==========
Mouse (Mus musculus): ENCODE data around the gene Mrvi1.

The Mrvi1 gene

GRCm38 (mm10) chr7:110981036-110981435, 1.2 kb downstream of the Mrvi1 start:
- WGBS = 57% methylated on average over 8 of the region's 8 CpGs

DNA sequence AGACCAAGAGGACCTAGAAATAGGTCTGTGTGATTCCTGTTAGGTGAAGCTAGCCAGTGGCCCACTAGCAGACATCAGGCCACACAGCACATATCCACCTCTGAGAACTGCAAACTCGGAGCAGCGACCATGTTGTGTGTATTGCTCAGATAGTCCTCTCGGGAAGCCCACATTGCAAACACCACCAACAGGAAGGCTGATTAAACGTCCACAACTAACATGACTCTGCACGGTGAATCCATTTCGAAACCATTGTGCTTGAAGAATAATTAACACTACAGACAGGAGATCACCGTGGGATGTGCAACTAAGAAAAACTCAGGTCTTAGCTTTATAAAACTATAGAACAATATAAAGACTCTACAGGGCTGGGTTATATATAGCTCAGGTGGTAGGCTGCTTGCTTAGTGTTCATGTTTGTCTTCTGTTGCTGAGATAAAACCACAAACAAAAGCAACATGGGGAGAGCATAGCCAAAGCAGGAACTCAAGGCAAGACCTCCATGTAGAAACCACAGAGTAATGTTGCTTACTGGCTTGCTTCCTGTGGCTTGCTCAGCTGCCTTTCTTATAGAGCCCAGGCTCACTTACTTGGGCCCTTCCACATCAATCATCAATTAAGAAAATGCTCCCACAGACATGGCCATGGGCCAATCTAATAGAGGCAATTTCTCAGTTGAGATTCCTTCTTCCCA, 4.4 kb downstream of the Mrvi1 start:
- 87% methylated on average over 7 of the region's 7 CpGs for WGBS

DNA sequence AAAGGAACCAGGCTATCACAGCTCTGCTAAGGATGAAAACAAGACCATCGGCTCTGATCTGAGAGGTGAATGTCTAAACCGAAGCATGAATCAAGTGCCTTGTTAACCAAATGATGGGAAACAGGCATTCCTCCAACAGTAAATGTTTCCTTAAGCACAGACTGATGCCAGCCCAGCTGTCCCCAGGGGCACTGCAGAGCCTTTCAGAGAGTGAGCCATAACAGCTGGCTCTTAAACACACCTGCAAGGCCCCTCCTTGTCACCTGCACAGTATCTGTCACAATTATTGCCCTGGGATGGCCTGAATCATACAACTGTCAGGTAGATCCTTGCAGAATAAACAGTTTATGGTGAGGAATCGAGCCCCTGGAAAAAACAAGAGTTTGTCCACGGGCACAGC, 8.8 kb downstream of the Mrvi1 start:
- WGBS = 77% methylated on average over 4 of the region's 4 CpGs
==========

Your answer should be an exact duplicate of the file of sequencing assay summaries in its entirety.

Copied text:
Mouse (Mus musculus): ENCODE data around the gene Mrvi1.

The Mrvi1 gene

GRCm38 (mm10) chr7:110981036-110981435, 1.2 kb downstream of the Mrvi1 start:
- WGBS = 57% methylated on average over 8 of the region's 8 CpGs

DNA sequence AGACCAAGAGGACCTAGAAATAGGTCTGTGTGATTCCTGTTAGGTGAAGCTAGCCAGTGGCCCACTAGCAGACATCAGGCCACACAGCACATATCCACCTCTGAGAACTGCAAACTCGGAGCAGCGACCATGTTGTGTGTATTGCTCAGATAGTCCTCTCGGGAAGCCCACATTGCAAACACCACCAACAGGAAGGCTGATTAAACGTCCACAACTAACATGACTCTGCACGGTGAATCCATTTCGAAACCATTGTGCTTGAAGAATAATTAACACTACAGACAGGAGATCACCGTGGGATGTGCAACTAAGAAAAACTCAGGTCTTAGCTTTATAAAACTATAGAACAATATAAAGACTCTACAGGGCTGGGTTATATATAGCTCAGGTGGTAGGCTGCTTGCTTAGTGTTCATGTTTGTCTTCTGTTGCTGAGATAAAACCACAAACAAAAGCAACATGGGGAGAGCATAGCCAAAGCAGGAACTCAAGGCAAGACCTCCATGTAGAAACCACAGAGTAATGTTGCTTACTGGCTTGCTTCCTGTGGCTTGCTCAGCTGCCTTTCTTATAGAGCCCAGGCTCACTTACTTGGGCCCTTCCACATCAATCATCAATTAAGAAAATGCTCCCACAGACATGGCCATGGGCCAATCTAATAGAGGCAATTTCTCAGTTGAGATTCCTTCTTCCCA, 4.4 kb downstream of the Mrvi1 start:
- 87% methylated on average over 7 of the region's 7 CpGs for WGBS

DNA sequence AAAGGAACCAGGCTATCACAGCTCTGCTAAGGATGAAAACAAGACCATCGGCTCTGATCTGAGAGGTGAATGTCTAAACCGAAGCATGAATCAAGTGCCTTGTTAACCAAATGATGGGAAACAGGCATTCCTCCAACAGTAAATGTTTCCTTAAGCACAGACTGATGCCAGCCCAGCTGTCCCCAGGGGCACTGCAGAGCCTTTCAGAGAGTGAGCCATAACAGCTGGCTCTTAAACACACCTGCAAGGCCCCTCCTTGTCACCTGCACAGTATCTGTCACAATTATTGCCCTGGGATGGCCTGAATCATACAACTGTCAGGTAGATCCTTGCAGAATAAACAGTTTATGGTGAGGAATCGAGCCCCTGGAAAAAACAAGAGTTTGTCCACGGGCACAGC, 8.8 kb downstream of the Mrvi1 start:
- WGBS = 77% methylated on average over 4 of the region's 4 CpGs